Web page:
The next hour or so was mostly downhill but with the rain the trail had became muddier every minute.  There was something very peaceful about that portion of the hike as I didn't find any other person on the trail and the only sound I heard was that of the rain drops.  Though a bit disappointed that the hike wasn't going to afford me the views that I have heard about on this trail, I nonetheless enjoyed the peace to be had hiking alone in the rain.  But at the same time, there was no denying that I was also daydreaming about a hot shower and dry clean clothes at that point.  In any event, the weather did get better as the rain eventually stopped.  As I got closer to the valley of Thet, I quickly observed the mountain peaks on this side of Prokletije - they appeared much closer and prominent than the ones in Valbona.  I still didn't see a full view of them because they were hidden behind the clouds for the most part.  But as I kept on walking downhill towards Thet on such slippery scree filled trail that later turned into a dirt road, I realized Thet might be more to my liking.  Thet felt more like a village as opposed to the Valbona valley where the guesthouses were spread apart from each other.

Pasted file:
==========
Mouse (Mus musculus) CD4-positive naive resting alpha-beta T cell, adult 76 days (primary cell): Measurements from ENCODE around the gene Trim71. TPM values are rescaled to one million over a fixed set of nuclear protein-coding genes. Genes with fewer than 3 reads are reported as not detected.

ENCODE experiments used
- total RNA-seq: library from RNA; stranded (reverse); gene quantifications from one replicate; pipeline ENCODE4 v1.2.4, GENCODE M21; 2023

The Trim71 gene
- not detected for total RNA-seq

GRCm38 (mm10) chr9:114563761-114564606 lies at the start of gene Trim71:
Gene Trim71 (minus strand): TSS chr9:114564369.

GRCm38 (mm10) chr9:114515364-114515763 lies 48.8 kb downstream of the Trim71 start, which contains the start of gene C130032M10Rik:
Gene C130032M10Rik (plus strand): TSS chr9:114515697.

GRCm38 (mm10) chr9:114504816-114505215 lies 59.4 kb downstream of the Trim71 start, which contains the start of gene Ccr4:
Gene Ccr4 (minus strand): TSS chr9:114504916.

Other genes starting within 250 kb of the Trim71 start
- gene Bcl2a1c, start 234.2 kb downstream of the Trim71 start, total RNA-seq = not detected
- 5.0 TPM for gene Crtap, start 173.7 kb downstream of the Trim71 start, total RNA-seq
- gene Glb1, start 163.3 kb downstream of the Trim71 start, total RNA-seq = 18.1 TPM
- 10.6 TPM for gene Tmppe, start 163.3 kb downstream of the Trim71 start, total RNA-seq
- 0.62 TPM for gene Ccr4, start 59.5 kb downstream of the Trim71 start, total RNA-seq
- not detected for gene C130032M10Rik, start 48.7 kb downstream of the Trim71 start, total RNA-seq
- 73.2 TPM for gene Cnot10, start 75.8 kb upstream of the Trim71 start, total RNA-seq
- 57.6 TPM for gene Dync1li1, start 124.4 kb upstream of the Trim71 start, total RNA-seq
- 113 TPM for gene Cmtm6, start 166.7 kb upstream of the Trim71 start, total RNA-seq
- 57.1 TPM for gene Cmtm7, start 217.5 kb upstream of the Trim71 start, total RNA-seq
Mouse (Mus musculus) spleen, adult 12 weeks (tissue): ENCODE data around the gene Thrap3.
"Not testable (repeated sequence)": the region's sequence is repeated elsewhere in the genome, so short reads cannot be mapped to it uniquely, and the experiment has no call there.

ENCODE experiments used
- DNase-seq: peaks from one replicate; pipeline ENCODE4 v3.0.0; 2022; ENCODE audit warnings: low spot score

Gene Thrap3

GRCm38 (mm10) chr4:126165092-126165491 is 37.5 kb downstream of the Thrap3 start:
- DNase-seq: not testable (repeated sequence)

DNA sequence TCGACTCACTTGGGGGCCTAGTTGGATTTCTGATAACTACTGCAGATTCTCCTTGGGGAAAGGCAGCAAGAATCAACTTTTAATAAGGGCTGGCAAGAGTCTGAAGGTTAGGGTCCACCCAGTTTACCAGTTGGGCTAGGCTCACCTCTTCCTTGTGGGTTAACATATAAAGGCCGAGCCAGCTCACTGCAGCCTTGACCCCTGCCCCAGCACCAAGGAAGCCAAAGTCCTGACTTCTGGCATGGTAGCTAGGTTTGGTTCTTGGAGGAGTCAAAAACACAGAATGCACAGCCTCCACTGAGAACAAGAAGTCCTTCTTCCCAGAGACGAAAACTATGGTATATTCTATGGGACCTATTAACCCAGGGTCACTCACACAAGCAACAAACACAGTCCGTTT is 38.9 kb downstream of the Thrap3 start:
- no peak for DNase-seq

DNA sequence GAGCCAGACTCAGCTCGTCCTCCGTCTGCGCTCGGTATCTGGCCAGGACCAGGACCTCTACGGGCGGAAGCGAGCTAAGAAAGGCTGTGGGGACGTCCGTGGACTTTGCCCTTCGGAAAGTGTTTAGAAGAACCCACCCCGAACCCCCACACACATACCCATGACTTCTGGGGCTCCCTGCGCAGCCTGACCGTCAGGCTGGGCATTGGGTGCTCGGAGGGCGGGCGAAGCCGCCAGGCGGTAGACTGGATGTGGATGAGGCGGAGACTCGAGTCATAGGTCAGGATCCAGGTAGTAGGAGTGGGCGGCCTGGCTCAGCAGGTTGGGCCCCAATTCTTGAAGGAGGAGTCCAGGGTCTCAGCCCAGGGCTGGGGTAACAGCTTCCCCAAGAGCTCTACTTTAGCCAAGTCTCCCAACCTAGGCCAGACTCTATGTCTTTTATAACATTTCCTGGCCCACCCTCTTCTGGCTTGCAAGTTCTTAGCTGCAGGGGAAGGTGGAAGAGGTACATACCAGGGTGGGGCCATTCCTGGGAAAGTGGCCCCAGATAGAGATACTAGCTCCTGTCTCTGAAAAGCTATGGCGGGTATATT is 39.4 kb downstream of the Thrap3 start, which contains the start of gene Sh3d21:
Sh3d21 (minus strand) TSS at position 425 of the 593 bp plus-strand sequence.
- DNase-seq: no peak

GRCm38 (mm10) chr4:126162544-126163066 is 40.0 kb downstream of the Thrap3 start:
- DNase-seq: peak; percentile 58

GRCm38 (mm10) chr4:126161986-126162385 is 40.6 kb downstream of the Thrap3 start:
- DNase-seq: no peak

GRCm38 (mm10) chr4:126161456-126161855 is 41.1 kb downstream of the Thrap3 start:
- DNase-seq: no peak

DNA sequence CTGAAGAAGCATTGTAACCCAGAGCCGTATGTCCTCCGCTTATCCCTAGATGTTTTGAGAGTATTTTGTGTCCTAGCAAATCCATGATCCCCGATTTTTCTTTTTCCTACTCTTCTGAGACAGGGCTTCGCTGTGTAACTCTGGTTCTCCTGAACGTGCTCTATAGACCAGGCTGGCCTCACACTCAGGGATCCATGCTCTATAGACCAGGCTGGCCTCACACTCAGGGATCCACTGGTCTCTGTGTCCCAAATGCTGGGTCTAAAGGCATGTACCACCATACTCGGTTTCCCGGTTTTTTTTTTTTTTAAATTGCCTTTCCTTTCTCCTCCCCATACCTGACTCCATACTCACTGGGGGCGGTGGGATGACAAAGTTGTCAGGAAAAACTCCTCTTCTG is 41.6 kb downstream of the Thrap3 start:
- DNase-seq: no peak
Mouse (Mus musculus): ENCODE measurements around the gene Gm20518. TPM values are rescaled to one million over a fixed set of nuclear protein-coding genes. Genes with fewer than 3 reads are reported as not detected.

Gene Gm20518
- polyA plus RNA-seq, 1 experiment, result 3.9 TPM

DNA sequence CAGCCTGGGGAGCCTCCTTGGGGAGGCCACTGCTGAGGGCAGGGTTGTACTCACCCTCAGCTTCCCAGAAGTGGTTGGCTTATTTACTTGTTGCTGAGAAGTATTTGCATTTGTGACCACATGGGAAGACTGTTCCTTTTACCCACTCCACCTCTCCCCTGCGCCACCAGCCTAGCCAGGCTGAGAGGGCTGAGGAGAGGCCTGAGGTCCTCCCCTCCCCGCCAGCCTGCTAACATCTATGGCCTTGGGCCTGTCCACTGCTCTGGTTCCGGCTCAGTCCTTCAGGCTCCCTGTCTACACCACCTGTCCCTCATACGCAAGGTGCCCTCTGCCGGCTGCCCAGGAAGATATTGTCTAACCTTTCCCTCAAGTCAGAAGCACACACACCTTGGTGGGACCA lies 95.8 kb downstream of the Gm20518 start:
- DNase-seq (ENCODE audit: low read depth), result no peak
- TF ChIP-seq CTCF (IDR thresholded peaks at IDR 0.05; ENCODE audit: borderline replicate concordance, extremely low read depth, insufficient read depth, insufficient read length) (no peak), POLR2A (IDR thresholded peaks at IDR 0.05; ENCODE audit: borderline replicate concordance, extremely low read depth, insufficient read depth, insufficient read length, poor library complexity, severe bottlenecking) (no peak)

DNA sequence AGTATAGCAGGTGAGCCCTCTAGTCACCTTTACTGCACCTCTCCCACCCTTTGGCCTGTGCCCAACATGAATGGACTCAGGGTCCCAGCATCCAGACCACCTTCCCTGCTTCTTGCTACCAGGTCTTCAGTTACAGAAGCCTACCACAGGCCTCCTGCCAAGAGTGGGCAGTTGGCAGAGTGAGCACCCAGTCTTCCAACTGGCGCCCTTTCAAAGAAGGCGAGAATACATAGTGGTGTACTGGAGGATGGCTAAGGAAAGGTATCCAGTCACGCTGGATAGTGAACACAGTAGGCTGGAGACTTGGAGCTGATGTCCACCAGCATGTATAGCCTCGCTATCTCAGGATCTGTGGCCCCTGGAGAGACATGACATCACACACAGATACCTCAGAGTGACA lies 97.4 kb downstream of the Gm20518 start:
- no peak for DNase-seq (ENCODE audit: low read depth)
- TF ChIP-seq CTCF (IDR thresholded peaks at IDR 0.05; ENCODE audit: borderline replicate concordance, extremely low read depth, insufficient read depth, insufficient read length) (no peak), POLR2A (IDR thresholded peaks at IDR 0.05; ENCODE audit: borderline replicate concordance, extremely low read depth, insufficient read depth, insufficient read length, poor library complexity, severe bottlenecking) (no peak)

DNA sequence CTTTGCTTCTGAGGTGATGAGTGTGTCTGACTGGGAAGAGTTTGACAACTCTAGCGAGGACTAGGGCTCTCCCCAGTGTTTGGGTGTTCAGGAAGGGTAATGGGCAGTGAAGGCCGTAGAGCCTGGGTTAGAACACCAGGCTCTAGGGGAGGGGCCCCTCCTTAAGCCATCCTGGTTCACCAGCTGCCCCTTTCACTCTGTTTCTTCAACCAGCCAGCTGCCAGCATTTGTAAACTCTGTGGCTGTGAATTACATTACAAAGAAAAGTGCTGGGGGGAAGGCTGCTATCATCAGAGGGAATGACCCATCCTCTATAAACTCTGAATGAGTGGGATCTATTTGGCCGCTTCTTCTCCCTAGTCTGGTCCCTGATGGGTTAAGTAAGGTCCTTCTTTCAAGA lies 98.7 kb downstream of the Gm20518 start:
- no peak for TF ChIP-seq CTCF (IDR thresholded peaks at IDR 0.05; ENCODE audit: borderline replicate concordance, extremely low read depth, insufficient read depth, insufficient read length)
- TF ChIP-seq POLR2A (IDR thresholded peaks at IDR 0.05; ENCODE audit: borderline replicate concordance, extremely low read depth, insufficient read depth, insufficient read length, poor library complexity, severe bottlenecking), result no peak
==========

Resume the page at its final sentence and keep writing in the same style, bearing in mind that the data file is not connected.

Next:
When I reached the outskirts of Thet, kids started approaching me to offer me a bed. However, because I had made reservations, I decided I should try to find this place that Catherine recommended.  I noticed a little cafe/restaurant  to which I went to grab a hot drink and also to inquire about the guesthouse I was aiming for.  That was when I learned the guesthouse was another 20 minutes of a walk.  I was cold from being fully drenched in wet clothes and shoes at that point that 20 minutes sounded rather long.  I was then told there were other options along the way so I decided to check them out.  Just a couple of minutes walk from the cafe, I saw a restaurant and guesthouse so I asked the innkeeper how much for one person for 1 night.  The price was actually cheaper than the one I was initially aiming for and I was offered a private room with full bath.  I took it and it turned out to be a better option as the guesthouse was near the place where I had to catch the bus to Schkoder.    Later, I learned that the place recommended by Catherine was located on the other end of town, which would have made it difficult for me to secure my ride.  That night, I definitely earned my right to a restful night.  Before that, at dinner, I was chatting with the innkeeper who told me that his family owned the place and that he was there to help run it during the summer.  He added that Thet is a ghost town outside of summer season as most people live in the cities.  People only come to Thet as a mountain break and most guesthouses are only open during the summer months.  I also learned that the next morning was going to be a little unpredictable because by coincidence there was a local election taking place in Thet. Therefore, the regular "bus" that I was told about that would take me to Schkoder at 1pm wasn't running like normal.  The innkeeper told me he would figure something out.